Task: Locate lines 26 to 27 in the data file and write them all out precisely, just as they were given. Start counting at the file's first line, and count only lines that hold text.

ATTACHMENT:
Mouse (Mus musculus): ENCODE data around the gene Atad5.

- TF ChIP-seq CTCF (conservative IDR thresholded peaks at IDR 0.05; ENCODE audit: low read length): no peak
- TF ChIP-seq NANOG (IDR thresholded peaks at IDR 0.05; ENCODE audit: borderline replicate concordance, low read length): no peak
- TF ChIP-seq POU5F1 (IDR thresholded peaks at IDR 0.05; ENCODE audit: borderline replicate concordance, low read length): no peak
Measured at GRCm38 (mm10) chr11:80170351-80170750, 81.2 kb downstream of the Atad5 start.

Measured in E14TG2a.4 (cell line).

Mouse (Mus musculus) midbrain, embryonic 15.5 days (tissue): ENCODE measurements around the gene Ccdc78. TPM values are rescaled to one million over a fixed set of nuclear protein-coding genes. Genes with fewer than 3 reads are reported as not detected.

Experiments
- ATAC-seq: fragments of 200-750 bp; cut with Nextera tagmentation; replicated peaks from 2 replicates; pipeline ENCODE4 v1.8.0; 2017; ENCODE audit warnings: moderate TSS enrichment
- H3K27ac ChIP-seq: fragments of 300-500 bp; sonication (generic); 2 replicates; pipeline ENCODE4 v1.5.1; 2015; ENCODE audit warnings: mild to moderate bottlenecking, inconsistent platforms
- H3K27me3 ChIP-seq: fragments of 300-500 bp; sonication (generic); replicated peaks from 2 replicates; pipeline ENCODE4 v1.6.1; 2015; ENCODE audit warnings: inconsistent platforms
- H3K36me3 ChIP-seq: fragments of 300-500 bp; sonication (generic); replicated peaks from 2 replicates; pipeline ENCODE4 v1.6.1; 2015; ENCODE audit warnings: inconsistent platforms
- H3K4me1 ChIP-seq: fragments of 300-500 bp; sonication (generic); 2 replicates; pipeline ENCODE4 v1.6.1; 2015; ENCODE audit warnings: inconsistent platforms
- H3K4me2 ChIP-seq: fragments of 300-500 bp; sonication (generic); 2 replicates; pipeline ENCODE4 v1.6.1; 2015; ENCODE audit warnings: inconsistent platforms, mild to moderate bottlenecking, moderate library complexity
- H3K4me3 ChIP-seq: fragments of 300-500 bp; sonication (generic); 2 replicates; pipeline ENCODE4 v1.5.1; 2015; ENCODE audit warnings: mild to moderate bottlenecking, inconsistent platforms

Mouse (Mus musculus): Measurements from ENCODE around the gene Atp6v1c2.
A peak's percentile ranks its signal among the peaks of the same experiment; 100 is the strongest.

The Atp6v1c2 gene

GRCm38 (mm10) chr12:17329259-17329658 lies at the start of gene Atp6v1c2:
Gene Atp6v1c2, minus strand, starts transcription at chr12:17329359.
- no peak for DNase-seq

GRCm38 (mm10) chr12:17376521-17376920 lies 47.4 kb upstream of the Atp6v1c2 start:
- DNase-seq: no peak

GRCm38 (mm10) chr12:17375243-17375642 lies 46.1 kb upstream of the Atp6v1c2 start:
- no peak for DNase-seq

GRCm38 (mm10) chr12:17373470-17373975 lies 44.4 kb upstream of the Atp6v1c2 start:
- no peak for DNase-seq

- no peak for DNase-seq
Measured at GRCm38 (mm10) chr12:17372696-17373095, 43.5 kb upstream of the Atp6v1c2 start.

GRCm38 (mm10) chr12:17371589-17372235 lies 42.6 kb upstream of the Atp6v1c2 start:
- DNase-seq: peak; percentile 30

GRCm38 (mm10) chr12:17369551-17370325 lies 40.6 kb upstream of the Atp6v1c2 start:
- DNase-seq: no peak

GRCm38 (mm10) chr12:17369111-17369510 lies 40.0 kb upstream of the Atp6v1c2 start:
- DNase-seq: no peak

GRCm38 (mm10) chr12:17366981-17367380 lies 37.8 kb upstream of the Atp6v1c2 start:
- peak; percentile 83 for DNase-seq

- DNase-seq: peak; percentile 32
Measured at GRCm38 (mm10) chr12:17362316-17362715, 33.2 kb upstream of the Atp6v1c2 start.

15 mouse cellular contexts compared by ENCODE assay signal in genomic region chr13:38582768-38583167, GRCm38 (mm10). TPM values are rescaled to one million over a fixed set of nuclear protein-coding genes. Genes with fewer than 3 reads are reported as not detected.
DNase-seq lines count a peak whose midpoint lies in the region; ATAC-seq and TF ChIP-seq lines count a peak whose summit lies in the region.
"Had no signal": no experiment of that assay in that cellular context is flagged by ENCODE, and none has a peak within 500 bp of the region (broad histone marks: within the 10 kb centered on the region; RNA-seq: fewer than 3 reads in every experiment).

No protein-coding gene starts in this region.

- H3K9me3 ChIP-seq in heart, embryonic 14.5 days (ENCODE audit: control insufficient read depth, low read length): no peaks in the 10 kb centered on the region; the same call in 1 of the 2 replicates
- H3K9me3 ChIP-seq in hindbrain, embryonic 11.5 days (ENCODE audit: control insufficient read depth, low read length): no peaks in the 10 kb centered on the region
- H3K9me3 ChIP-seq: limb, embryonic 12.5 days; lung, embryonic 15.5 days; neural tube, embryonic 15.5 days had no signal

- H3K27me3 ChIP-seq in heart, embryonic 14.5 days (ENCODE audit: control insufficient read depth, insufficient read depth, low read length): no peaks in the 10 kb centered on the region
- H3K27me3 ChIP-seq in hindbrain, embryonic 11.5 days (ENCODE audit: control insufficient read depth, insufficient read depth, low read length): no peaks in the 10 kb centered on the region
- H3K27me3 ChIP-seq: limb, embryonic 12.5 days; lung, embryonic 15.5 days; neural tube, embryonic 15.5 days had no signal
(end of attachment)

GRCm38 (mm10) chr12:17373470-17373975 lies 44.4 kb upstream of the Atp6v1c2 start:
- no peak for DNase-seq